Pop Quiz: The design-build construction method is:
- A new trend, but unlikely to be sustainable
- The overwhelming choice for both owners and professionals
- Great for any type of project
- None of the above
- Who cares, I hate taking pop quizzes
We could all probably agree with the last choice, but the correct answer is none of the above. The design-build construction method isn’t necessarily universally preferred nor is it right for every project, but it is unquestionably growing in popularity and shows no signs of slowing down.
If you’re a building product marketer, the rise of design-build can’t and shouldn’t be ignored. Depending on which study you read, the design-build approach accounts for anywhere from 40-50 percent of all non-residential projects. And if you’re new to the game, below is the information you need to make the grade with design-build firms.
Design-build is the construction method in which the project owner enters into one contract with a single entity that is responsible for both the design and construction responsibilities. This is different from the more traditional design-bid-build approach in which the owner enters into multiple contracts, usually one with an architectural firm for the design and another with a general contractor for the construction.
As we consider the pros and cons of design-build from a building owner’s perspective, you can start to see how your brand’s communication strategy might be affected.
- Efficiency. Specialized services are streamlined under one roof which improves efficiency at all phases of the project, from conception to completion.
- Cost. The cost benefit can be two-fold. The building owner can save cost by avoiding hiring an independent design firm and the contractor is more likely to be transparent on their pricing.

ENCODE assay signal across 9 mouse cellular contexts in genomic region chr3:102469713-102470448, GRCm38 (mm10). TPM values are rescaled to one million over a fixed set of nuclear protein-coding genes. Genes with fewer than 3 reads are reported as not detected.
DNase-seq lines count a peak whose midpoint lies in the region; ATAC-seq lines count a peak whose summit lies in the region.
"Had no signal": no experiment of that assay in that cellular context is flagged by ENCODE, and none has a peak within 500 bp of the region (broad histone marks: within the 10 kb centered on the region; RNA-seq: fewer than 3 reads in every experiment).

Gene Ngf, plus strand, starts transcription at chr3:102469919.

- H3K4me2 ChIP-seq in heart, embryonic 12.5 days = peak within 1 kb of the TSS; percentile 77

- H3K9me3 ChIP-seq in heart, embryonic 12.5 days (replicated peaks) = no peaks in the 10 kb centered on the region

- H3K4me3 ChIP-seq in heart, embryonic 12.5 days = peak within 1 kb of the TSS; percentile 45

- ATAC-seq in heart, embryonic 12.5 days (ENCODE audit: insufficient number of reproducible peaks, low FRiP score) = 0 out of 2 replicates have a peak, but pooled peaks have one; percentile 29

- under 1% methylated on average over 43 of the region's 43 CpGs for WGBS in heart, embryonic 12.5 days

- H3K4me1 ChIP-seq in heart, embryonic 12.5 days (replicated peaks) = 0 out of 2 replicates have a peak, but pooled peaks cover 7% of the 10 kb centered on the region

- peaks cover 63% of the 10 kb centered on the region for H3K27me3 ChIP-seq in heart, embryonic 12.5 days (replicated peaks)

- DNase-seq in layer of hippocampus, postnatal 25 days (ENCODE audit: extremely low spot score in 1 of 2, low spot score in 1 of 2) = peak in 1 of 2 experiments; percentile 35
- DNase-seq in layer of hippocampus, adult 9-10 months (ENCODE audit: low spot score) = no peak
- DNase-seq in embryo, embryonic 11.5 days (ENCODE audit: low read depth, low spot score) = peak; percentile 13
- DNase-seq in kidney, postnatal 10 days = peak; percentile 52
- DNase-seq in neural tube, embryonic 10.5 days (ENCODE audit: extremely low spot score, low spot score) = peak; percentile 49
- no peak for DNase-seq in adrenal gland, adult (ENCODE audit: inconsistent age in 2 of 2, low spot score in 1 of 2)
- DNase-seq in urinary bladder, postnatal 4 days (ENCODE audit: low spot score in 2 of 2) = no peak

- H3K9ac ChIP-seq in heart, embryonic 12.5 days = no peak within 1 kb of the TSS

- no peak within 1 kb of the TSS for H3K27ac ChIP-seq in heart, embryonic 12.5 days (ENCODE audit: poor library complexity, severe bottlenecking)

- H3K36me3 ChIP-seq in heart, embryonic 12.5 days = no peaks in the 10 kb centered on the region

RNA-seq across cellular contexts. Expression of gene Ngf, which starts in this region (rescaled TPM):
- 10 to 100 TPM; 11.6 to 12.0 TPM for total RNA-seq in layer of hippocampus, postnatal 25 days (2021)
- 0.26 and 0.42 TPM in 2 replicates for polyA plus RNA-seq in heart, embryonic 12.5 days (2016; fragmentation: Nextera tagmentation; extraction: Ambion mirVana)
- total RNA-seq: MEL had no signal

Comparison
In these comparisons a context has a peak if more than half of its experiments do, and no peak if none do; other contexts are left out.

- Risk and administration. The single contract allows the building owner to spend less time with administrative burdens and associated risk and more time monitoring the budget, timeline and quality of the project.
- Criteria. There’s a general belief that contractors and builders chosen in a design-build environment aren’t as price-centric which means there’s a larger emphasis on capabilities and experience.
- Customization. Because the building owner may not be as involved as they might be in a design-bid-build scenario, they are less likely to end up with a structure that is truly their own.
- Competition. Not every firm is suited with the capabilities of a design-build team which makes for less competition, and thus, less of a pool of qualified suitors.
- Compliance. If not handled responsibly, there’s an increased incentive for the contractor to simply adhere to minimum compliant standards in order lessen their costs.
- Creativity. Without a specialized design firm, there’s a higher probability that creativity and design quality will suffer.
At the end of the day, the design-build approach provides building owners with an alternative to completing their projects, and in a lot of ways, an easier way to buy. And that’s the key for building and architectural product brands. Regardless if your products are being installed in a design-bid-build or design-build scenario, it requires marketers to make their products easy. Easy to find. Easy to specify. Easy to buy.
Just make sure you use a No. 2 pencil.